Sunday, July 7, 2019

An ordination day. . .

I still recall when a young man asked to shadow me through teaching catechism class and then would sit afterwards with long, in depth questions.  I recall the conversations about discerning vocation and about the core identity of Lutheranism.  I watched him serve as assisting minister (diaconal role) for the liturgy.  I read some of his first sermons.  I waved good bye as he headed to seminary.  I preached and presided at his wedding.  I rejoiced with him over the birth of his daughter.  And now I will be granted the privilege of preaching at his ordination tonight.

It is a great privilege to be involved in a person's life while discerning and choosing a vocation.  My wife long had the privilege of mentoring and precepting young nurses during their Critical Care rotation.  She has great stories of watching them grow and flower.  Some of them remain close to her years later.

Sadly, as a pastor this story has not been replicated often enough.  Young men face daunting challenges on their path to ordination.  Not in the least of which is the fact that the cost of education is high and the compensation is not great.  Included in that are parents and friends who often discourage those young men who have the beginnings of an interest in the pastoral ministry.  Lastly, we live at a time when people do not value church, the pastoral office, or any vocation of service as highly as they ought.  Talk to my daughter-in-law about the compensation for those who work in the mental health field!  Yet it is wonderful when someone perseveres through the mine fields positioned against such servant vocations and especially wonderful when you are able to see someone get to the day when by Word and prayer the Church will set them apart for the pastoral office.

This is not the end of a journey, by any means, but it is the significant completion of one of the most important steps.  Soon he will head to Michigan to settle into a dual parish and see what was missing in his formation as pastor.  We all do.  We find out too quickly what we do not know and we find out too late what should know from the beginning.  I presume it is that way for most vocations.  It was for me.  I suspect it will be for him as well.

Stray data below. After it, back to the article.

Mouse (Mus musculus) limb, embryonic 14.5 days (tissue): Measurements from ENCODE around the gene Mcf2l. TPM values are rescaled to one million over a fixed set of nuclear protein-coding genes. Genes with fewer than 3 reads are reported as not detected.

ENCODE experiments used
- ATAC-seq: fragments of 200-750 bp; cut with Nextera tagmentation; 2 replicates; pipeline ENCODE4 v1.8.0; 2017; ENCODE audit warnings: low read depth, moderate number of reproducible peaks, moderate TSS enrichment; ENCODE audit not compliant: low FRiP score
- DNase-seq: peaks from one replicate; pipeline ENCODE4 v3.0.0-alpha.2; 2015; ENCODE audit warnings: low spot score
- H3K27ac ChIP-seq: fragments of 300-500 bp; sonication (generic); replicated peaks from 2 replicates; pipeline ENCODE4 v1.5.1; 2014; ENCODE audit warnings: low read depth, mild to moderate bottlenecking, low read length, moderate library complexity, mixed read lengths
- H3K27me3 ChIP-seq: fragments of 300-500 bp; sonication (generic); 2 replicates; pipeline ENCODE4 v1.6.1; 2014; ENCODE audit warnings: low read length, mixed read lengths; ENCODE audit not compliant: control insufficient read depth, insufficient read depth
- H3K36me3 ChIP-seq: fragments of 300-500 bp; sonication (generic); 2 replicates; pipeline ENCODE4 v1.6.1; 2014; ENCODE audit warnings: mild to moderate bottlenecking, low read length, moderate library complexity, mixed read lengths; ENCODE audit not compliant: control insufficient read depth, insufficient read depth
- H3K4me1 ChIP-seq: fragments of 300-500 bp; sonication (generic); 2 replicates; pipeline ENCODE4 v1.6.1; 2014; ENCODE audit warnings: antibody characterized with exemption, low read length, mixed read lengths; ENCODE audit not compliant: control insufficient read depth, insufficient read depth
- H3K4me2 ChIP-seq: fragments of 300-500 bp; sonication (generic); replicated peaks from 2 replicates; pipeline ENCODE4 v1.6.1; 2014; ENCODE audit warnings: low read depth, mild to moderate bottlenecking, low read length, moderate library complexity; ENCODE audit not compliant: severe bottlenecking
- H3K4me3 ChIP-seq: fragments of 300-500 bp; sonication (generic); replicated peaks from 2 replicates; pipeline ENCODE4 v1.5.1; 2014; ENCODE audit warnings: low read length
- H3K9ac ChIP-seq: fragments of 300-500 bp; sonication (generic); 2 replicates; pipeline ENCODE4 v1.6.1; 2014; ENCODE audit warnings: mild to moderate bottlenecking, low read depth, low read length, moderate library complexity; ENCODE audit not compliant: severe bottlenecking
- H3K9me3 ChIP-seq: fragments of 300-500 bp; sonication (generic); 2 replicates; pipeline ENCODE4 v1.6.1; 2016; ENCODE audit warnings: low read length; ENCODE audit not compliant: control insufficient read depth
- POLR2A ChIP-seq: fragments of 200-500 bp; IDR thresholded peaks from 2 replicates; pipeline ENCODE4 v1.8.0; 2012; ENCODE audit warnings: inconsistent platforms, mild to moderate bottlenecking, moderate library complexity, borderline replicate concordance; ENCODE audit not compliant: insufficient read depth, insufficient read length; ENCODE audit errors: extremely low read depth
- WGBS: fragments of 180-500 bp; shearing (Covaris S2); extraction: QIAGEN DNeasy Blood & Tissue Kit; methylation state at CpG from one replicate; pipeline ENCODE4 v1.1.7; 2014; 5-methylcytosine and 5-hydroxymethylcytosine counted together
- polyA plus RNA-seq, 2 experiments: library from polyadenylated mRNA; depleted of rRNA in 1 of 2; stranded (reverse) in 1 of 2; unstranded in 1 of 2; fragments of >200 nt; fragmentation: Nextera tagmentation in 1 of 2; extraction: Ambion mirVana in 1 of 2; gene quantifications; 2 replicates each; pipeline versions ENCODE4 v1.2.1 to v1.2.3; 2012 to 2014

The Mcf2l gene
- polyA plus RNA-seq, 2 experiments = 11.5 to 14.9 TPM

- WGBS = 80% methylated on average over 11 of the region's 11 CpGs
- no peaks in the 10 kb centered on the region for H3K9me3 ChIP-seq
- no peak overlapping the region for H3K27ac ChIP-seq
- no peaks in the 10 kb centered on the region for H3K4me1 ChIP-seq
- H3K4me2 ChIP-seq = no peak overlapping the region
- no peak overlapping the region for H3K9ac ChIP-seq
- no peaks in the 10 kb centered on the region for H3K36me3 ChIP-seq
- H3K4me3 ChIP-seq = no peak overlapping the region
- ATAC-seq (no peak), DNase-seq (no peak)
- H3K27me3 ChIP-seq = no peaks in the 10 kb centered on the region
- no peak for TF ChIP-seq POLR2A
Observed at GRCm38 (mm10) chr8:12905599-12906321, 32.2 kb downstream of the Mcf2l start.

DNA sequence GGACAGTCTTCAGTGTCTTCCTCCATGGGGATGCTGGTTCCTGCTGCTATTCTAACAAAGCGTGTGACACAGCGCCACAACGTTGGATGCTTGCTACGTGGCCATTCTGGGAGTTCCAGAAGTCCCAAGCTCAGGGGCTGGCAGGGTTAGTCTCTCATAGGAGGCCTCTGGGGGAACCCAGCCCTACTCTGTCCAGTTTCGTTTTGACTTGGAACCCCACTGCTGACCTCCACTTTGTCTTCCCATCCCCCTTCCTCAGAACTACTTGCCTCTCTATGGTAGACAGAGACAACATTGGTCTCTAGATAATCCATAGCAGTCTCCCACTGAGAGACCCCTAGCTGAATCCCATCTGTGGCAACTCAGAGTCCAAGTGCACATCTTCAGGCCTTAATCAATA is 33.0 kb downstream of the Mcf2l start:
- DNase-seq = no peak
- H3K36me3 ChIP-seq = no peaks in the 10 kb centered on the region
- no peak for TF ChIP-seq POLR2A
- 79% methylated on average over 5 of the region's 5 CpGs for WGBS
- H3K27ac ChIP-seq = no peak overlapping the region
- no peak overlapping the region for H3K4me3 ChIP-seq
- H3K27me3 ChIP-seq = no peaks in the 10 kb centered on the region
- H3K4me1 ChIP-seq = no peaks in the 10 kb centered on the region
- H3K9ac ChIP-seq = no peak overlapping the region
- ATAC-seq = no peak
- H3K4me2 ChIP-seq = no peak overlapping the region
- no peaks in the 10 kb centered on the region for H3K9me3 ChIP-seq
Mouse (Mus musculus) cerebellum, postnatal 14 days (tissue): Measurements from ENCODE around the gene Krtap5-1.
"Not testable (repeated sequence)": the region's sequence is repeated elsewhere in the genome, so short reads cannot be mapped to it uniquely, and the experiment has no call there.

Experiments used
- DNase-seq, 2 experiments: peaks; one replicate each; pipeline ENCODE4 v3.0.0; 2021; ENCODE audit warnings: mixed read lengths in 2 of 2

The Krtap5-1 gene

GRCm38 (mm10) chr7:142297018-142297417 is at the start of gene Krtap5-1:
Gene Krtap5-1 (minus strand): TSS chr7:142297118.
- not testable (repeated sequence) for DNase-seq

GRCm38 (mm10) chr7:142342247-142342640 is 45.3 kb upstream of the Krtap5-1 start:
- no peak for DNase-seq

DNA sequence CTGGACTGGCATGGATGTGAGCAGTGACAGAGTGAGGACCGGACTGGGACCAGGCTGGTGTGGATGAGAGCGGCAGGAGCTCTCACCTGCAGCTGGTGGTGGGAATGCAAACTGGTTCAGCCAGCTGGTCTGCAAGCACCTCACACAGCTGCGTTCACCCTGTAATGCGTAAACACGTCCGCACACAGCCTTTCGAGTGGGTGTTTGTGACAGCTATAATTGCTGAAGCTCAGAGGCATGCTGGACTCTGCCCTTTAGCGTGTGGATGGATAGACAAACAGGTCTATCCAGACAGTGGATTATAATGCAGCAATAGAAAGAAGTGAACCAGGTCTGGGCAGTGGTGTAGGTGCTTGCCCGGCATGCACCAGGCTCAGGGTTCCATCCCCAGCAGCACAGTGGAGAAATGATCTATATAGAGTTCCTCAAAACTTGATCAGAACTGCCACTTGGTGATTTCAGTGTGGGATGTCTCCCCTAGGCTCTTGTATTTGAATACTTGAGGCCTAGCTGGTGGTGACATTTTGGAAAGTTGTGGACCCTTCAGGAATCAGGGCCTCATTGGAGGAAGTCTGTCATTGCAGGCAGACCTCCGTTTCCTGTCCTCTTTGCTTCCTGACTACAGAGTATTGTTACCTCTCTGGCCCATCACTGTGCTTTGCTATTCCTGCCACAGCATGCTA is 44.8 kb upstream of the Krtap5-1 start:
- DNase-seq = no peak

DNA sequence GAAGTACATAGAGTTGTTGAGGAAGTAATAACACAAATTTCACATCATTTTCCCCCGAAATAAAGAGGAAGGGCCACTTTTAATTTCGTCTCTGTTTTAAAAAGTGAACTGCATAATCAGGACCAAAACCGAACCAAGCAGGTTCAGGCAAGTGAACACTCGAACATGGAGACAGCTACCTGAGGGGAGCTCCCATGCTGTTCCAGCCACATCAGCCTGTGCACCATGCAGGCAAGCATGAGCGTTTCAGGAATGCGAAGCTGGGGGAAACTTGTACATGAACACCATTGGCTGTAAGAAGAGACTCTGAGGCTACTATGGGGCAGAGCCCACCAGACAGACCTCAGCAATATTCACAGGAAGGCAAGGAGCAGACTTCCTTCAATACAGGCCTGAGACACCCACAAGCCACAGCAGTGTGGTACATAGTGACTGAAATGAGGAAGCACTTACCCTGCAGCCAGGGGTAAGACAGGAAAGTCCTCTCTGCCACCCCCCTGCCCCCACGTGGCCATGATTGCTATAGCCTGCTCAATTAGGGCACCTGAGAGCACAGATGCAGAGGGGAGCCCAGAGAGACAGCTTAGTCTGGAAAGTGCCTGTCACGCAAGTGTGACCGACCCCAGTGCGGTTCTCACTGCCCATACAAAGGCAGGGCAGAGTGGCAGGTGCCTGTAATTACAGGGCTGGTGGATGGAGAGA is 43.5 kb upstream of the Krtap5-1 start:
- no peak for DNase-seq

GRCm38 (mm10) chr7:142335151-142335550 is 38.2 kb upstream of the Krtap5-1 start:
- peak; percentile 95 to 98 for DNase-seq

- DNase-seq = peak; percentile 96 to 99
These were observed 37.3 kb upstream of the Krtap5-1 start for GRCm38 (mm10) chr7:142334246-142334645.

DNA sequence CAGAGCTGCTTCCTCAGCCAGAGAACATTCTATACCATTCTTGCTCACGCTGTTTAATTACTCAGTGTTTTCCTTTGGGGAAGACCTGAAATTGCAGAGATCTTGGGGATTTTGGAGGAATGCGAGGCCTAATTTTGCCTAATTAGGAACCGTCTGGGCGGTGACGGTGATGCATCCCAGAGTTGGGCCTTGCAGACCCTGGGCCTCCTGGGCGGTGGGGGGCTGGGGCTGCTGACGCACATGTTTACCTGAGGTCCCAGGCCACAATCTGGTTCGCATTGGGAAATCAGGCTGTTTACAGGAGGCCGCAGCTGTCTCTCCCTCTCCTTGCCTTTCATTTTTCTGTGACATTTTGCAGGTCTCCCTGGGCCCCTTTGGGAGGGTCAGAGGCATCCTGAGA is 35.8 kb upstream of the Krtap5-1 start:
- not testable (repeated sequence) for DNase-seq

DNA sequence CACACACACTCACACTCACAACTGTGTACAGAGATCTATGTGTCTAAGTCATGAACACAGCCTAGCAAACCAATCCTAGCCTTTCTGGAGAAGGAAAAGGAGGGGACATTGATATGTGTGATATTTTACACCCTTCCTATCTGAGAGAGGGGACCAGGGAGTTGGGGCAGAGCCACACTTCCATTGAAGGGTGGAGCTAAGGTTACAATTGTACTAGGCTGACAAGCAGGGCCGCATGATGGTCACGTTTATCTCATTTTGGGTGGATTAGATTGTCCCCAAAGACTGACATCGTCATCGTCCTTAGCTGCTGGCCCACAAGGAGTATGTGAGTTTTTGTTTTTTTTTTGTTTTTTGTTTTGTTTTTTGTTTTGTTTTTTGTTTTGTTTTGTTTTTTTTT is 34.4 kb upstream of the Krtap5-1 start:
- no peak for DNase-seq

But it is a time of great joy within our congregation, within his family, within my own family, within the congregations where he will serve, and throughout the the wider church landscape during this summer season of ordinations.  Pray for those young men who are now just discerning their vocation.  Pray for those in college in preparation for seminary and those in seminary.  Pray for the vicar who is learning by watching and doing.  Pray for those who on bended knees will have hands laid upon them and a stole placed around their necks to rise up a servant of God for our benefit.  And pray for more them all along the way!

3 comments:

Anonymous said...
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John J. Flanagan said...
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Anonymous said...

Let's try this again...

1 God of the prophets! Bless the prophets' sons;
Elijah's mantle o'er Elisha cast;
each age its solemn task may claim but once;
make each one nobler, stronger than the last.

2 Anoint them prophets! Make their ears attent
to thy divinest speech, their hearts awake
to human need; their lips make eloquent
to gird the right and ev'ry evil break.

3 Anoint them priests! Strong intercessors, Lord!
Anoint them with the Spirit of thy Son;
theirs not a jeweled crown, a blood-stained sword;
theirs, by sweet love, for Christ a kingdom won.

4 Make them apostles! Heralds of thy cross.
Forth may they go to tell all realms thy grace;
inspired of thee, may they count all but loss,
and stand at last with joy before thy face.